What the World-Wide Web Consortium did to make it easier to use both the older interchange standards and Unicode was both a simple and masterful stroke. It required that all XML documents be Unicode, and specified that they must describe their own encoding in such a way that all XML processors were able to determine what encoding any XML document was written in. A few specific encodings must be recognized by all processors, so that it is always possible to generate XML that can be read anywhere, and can represent all of the world's characters. There is also a feature that allows the content of XML documents to be labeled with the actual language it is written in, but that's not used as much as it could be at this time.

Since XML documents are Unicode documents, the languages of the world are supported. The use of Unicode and encodings in XML will be discussed in some detail in Chapter 2. Unicode strings have been a part of Python since version 2.0, and the Python standard library includes support for a large number of encodings.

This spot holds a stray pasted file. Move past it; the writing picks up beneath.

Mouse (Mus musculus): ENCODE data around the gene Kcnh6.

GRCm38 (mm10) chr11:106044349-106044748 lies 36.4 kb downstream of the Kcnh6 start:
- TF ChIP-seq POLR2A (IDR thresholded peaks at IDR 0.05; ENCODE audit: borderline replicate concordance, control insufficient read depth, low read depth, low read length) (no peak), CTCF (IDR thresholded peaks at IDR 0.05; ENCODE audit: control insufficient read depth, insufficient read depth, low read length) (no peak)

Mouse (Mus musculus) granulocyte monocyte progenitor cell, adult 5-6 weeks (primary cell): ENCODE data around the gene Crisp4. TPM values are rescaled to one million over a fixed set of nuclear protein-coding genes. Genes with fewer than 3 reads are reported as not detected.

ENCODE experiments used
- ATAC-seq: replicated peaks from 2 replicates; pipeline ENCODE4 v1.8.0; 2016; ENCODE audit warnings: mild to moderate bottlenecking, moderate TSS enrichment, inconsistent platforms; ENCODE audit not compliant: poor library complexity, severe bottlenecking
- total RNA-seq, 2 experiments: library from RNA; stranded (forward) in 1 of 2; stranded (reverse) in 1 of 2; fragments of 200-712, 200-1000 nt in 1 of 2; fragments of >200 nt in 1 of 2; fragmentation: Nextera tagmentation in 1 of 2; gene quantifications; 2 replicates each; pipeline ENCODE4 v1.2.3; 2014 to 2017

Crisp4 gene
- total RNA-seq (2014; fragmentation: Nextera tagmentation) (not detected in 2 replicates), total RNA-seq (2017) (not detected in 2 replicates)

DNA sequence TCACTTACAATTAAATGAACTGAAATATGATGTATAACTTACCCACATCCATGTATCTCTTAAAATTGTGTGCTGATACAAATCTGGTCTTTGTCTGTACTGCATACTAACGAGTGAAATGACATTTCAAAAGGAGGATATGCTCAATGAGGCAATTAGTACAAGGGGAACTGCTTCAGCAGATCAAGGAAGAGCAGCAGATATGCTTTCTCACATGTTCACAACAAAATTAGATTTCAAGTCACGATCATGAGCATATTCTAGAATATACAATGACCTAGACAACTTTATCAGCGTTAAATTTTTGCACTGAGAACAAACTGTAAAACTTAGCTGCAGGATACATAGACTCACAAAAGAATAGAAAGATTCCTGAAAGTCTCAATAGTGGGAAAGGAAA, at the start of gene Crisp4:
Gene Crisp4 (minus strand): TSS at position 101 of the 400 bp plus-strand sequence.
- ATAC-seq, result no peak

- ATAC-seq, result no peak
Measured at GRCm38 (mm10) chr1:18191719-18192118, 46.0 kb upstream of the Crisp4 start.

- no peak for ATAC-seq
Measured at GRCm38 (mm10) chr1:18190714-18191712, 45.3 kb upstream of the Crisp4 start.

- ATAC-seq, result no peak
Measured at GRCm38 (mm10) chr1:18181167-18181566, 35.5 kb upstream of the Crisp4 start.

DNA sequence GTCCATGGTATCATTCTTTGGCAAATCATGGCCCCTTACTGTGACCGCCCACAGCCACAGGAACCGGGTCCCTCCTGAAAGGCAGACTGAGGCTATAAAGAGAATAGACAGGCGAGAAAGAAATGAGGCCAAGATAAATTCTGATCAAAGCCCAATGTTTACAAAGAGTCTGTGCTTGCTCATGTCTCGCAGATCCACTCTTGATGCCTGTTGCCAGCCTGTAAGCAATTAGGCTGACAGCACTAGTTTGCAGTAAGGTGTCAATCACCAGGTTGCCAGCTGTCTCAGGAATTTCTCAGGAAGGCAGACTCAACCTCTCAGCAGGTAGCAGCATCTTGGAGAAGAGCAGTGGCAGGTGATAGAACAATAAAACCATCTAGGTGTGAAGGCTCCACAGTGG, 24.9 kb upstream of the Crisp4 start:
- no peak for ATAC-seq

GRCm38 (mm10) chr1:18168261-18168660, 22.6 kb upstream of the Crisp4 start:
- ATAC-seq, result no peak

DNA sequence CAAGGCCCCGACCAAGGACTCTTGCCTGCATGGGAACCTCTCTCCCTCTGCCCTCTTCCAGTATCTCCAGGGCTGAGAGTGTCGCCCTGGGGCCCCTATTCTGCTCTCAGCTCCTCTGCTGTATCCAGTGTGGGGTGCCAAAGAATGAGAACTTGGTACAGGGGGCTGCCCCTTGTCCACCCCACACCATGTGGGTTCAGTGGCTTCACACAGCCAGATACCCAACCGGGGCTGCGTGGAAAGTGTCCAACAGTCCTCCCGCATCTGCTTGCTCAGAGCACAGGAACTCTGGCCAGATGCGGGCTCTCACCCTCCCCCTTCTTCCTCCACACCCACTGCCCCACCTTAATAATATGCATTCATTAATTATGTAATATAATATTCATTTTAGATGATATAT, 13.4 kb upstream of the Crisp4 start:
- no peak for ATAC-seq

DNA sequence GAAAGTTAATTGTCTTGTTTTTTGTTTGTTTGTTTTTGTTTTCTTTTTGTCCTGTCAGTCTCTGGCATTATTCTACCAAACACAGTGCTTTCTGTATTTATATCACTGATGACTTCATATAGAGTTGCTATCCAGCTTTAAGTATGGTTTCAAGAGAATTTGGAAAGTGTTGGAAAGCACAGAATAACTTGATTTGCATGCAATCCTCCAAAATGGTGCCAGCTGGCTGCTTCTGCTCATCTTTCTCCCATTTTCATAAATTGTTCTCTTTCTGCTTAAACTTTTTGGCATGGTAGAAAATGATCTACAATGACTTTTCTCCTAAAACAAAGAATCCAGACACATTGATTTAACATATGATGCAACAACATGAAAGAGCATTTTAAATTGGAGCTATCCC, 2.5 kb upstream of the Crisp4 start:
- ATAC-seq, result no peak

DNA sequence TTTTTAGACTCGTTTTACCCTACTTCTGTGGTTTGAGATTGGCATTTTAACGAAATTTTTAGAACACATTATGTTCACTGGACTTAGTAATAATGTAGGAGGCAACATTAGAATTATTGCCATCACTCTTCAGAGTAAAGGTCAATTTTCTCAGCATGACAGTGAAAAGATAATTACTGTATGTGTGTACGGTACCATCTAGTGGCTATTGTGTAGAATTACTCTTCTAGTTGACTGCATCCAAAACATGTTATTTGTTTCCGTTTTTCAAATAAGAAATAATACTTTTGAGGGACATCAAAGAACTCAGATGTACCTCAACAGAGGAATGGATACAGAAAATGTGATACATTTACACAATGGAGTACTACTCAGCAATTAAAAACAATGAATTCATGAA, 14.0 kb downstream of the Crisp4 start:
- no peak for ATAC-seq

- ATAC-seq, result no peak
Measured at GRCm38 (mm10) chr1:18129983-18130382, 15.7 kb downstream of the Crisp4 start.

The XML Specifications

In the trade press, we often see references about how XML "now supports" some particular industry-specific application. The article that follows is often confused, offering some small morsel of information about an industry consortium that has released a new specification for an XML-based language to support interoperability of data within the consortium's industry. As technical people, we usually note that it doesn't apply for the industries we involved in, or it does but the specification is too early a draft to be useful. In fact, our managers will probably agree with us most of the time, or they'll be privy to some relevant information that causes them to disagree. If we step up the corporate ladder a couple more rungs, however, we often find an increase in the level of confusion over XML. Sometimes, this is accompanied by either a call to "adopt XML" (too often with a list of specific specifications that are not intended to be used together), or a reaction that XML is too immature to use at all.